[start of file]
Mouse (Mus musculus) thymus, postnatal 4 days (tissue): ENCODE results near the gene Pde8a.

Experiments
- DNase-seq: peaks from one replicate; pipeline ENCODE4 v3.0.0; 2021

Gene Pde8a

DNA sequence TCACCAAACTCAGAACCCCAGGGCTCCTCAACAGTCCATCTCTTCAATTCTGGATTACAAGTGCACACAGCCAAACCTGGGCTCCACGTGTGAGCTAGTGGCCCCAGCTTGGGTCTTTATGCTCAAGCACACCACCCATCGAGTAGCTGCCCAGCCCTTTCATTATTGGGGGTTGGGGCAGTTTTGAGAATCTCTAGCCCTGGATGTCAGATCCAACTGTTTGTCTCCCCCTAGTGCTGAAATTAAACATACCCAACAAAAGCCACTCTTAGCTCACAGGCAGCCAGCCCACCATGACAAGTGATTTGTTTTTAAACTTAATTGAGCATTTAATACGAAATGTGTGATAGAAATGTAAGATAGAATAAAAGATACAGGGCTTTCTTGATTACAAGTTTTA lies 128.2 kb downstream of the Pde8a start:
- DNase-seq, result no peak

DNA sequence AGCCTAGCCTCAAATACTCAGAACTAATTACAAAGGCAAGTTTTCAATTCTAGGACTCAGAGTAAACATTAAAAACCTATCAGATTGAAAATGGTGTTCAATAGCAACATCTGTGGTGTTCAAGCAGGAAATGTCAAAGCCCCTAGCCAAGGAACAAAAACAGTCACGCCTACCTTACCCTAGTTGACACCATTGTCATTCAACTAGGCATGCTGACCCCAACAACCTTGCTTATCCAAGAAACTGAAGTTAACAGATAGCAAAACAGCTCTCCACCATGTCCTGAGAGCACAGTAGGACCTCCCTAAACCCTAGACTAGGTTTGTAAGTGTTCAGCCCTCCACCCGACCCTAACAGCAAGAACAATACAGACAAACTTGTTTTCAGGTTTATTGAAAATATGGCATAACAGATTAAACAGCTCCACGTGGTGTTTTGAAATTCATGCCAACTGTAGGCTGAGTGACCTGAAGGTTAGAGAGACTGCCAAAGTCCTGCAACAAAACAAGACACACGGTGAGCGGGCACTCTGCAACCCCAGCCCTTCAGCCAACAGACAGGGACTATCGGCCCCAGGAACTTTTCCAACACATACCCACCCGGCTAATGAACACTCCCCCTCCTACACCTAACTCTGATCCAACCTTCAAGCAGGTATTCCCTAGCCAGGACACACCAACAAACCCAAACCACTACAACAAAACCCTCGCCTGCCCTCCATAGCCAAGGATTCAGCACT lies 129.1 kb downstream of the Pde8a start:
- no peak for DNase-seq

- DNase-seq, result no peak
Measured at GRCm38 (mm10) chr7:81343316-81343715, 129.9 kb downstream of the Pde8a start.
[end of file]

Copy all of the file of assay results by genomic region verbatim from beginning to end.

Mouse (Mus musculus) thymus, postnatal 4 days (tissue): ENCODE results near the gene Pde8a.

Experiments
- DNase-seq: peaks from one replicate; pipeline ENCODE4 v3.0.0; 2021

Gene Pde8a

DNA sequence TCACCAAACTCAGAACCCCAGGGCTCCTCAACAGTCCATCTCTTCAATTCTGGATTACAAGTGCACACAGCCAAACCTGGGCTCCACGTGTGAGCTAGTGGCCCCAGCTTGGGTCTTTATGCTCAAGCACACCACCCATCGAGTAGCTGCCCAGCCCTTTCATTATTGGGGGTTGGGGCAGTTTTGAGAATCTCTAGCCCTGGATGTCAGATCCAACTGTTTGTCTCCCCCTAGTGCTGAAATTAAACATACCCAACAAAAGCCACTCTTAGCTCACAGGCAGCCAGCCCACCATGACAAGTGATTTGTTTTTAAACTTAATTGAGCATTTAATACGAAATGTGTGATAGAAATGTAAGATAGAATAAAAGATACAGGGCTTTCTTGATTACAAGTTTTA lies 128.2 kb downstream of the Pde8a start:
- DNase-seq, result no peak

DNA sequence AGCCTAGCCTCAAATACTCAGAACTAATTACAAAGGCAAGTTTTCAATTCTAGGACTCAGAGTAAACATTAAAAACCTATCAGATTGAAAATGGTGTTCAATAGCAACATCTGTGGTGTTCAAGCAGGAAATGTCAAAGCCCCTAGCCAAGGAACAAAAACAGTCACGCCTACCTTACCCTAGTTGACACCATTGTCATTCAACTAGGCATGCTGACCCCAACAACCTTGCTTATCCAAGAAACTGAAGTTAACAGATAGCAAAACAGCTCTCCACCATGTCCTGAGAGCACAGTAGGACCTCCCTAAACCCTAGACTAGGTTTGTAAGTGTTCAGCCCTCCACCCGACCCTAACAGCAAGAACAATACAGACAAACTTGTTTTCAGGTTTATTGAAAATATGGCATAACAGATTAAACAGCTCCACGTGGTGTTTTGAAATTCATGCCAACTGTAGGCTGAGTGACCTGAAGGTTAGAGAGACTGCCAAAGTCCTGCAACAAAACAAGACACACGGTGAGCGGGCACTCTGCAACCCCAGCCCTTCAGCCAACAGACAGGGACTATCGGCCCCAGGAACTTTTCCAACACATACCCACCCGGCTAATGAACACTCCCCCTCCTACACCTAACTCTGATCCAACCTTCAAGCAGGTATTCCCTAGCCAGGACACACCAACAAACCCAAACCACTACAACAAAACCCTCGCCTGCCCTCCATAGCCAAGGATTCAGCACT lies 129.1 kb downstream of the Pde8a start:
- no peak for DNase-seq

- DNase-seq, result no peak
Measured at GRCm38 (mm10) chr7:81343316-81343715, 129.9 kb downstream of the Pde8a start.